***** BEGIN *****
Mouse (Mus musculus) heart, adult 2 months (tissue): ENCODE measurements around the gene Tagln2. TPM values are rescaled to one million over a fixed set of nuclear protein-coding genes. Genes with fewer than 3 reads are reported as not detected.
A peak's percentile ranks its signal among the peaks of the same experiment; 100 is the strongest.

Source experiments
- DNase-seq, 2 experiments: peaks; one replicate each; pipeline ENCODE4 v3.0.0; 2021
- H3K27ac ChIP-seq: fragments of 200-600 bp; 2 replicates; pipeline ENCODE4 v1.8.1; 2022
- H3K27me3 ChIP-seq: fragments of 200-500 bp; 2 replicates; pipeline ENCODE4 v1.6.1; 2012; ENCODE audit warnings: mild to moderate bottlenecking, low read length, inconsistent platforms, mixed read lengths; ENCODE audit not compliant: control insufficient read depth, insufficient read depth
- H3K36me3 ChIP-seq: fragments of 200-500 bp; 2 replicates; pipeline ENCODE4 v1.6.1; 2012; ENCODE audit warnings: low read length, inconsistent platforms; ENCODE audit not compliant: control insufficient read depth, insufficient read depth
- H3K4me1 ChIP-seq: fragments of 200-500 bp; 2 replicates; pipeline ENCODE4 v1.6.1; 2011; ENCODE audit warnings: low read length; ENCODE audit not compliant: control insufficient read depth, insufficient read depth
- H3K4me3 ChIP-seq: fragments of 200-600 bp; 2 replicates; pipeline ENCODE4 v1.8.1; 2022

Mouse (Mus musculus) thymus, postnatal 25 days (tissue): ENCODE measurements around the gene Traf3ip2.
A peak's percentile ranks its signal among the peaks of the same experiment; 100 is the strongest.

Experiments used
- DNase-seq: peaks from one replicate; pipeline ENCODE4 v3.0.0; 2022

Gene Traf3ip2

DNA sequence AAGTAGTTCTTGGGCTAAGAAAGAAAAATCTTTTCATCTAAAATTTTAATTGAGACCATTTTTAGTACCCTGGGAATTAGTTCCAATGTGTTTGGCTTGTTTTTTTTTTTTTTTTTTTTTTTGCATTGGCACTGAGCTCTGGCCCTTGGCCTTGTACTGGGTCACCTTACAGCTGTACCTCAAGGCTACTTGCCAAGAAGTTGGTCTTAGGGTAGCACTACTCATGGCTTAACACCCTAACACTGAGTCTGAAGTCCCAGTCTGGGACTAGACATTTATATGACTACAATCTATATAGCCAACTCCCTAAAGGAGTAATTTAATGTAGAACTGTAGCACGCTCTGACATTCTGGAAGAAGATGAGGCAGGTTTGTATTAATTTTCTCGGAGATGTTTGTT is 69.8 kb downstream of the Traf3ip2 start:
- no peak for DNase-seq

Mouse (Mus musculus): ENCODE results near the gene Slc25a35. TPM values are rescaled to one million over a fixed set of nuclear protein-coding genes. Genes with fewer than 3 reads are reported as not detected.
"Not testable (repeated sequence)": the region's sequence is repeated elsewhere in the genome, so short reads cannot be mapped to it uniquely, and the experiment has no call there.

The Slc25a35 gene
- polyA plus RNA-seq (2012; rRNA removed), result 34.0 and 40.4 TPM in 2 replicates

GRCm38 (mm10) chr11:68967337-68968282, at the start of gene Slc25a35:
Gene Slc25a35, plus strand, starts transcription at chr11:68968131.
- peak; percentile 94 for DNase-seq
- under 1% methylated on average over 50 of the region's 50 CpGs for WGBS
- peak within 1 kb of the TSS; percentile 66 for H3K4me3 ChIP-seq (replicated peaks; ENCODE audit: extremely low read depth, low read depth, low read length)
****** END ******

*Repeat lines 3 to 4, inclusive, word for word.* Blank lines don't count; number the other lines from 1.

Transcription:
Source experiments
- DNase-seq, 2 experiments: peaks; one replicate each; pipeline ENCODE4 v3.0.0; 2021